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July 22, 1990
Los Angeles Mayor Tom Bradley and the City Council have been loudly braying that we are in a profoundly dangerous drought and at the same time promoting the Porter Ranch development ("City Council OKs Massive Porter Ranch Development," July 12) that at last count has 3,395 homes with 11,000 occupants. These will be upscale homes that will, no doubt, have multiple toilets being flushed multiple times, swimming pools being filled, and refilled, showers being showered and lawns being sprinkled.
June 5, 2010 | By Thomas H. Maugh II, Los Angeles Times
Studies of oyster shells taken from an abandoned well confirm that English colonists who settled on Jamestown Island in 1607 unknowingly picked the worst possible time for their endeavor, arriving in the midst of a drought nearly unprecedented in local history. Research on tree rings had already shown that the colonists' arrival in Virginia coincided with the beginning of the driest seven-year period in 800 years, and their written records — albeit scanty — confirmed that they encountered near-horrific privation.
October 25, 2009 | Edmund Sanders
For centuries, Adam Abdi Ibrahim's ancestors herded cattle and goats across an unforgiving landscape in southern Somalia where few others were hearty enough to survive. This year, Ibrahim became the first in his clan to throw in the towel, abandoning his land and walking for a week to bring his family to this overcrowded refugee camp in Kenya. He's not fleeing warlords, Islamist insurgents or Somalia's 18-year civil war. He's fleeing the weather. "I give up," said the father of five as he stood in line recently to register at the camp.
July 18, 2012 | By Michael Muskal
For many people, a trip to the supermarket has become a perilous journey of navigating aisles of expensive goods and even more expensive goods. And now, it might seem, a villain has been found - weather that has prompted drought conditions and damaged crops in much of the United States. But today's higher prices at the grocery store can't be blamed on current drought conditions. In fact, although the drought could push prices up for consumers on a variety of products, the impact won't be felt for months or even a year.
September 1, 2012 | By Julie Cart, Los Angeles Times
LAKE PROVIDENCE, La. - Eight grim-faced men sit in a cramped, impromptu war room in the shadow of a levee on the Mississippi River. With laptops opened to Web pages of the National Weather Service and the Army Corps of Engineers, the group of farmers, grain brokers and barge operators is engaged in what humans have grappled with for more than 200 years in the Mississippi Delta: puzzling out the latest blow from a stubborn river that refuses every...
February 21, 2013 | By Neela Banerjee, Washington Bureau
WASHINGTON - Much of the West continues to struggle with unusually dry conditions, raising the prospect of another year of wildfires, stunted crops and unnavigable stretches of river in various parts of the country, according to a federal assessment. More than two-thirds of the country is under abnormally dry to exceptional drought conditions, "which, although serious, is a slight improvement since fall 2012," said the National Drought Early Warning Outlook. While the report said the drought was over in most of the nation east of the Mississippi River, the portion of the country still facing drought - most of the West and Florida - should expect it "to persist or intensify.
August 14, 2012 | By Ricardo Lopez, Los Angeles Times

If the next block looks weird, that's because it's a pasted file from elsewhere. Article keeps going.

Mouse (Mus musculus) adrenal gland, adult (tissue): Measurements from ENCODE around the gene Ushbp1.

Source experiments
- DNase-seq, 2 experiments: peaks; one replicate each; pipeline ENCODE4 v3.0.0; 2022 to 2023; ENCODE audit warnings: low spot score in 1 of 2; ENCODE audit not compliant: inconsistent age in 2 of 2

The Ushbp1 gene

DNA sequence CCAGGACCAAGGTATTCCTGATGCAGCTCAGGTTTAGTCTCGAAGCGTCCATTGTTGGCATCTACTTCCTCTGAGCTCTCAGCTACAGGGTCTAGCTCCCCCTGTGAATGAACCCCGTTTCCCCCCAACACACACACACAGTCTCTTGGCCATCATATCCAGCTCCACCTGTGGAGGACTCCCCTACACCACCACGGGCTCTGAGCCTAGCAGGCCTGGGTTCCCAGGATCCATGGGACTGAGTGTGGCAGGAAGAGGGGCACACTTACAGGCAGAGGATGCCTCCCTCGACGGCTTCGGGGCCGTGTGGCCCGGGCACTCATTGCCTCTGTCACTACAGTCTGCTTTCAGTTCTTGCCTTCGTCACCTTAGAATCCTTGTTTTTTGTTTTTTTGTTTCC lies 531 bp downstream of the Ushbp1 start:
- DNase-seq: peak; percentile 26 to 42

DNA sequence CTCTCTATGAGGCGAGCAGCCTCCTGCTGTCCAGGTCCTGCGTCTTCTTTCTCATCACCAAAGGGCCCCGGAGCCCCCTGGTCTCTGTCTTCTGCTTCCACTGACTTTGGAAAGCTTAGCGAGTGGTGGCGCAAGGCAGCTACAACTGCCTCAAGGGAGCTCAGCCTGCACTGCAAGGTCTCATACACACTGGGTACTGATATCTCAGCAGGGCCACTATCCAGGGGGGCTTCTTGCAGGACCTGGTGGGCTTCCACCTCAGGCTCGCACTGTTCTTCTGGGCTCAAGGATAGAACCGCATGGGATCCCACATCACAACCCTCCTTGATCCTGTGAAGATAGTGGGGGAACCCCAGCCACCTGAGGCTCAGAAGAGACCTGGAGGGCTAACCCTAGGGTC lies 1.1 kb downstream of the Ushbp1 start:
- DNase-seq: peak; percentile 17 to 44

The U.S. Department of Agriculture, in a bid to help drought-stricken farmers, announced it would buy up to $170 million worth of meat from affected livestock producers. The prolonged Midwest drought has driven up feed costs for livestock farmers in affected areas, and the purchase of pork, lamb, chicken and catfish will provide some relief, the USDA said in a statement. Many farmers had been selling livestock as they struggled to feed their herds and flocks, creating a temporary surplus of meat and lowering prices.
August 2, 2011 | By Christopher Goffard, Los Angeles Times
The people mass outside the gates hundreds deep and eerily still, many squatting in the red dirt holding emaciated children. They wait for water and medicine. But most of all, they wait for an open spot at the world's largest refugee complex. The worst drought in decades has blistered large parts of the Horn of Africa, turning it into a hellscape of deserted villages and dead rivers. The United Nations says 12 million people need emergency aid. Those hardest to reach are in Somalia, where a quarter of the country's 7.5 million people are on the move.
April 18, 2014 | By Carol Crotta
"This is the irony," mused homeowner Richard Turner as he looked over the newly installed and remarkably realistic-looking artificial lawn in his mid-Wilshire frontyard. "We grow grass to make the illusion that we don't live in a desert. Here I am, enhancing the illusion of a lawn that is the illusion we don't live in a desert. " And there's the rub. The iconic lush, green lawn - part and parcel of a mystique deeply embedded in the Southern California psyche and its landscape - has reached a crossroads.
January 25, 2010 | By Bettina Boxall
It's too early to know if California's three-year drought is ending, but the train of storms that plowed into California last week pushed the critical mountain snowpack to slightly above normal levels and sent water rushing into half-empty reservoirs. At his office at Shasta Dam north of Redding, Brian Person watched the biggest reservoir in the state rise 4 to 5 feet a day on Wednesday and Thursday. "Particularly following the abysmal hydrology of '07, '08 and '09, this is a fantastic experience," said Person, an area manager with the U.S. Bureau of Reclamation.
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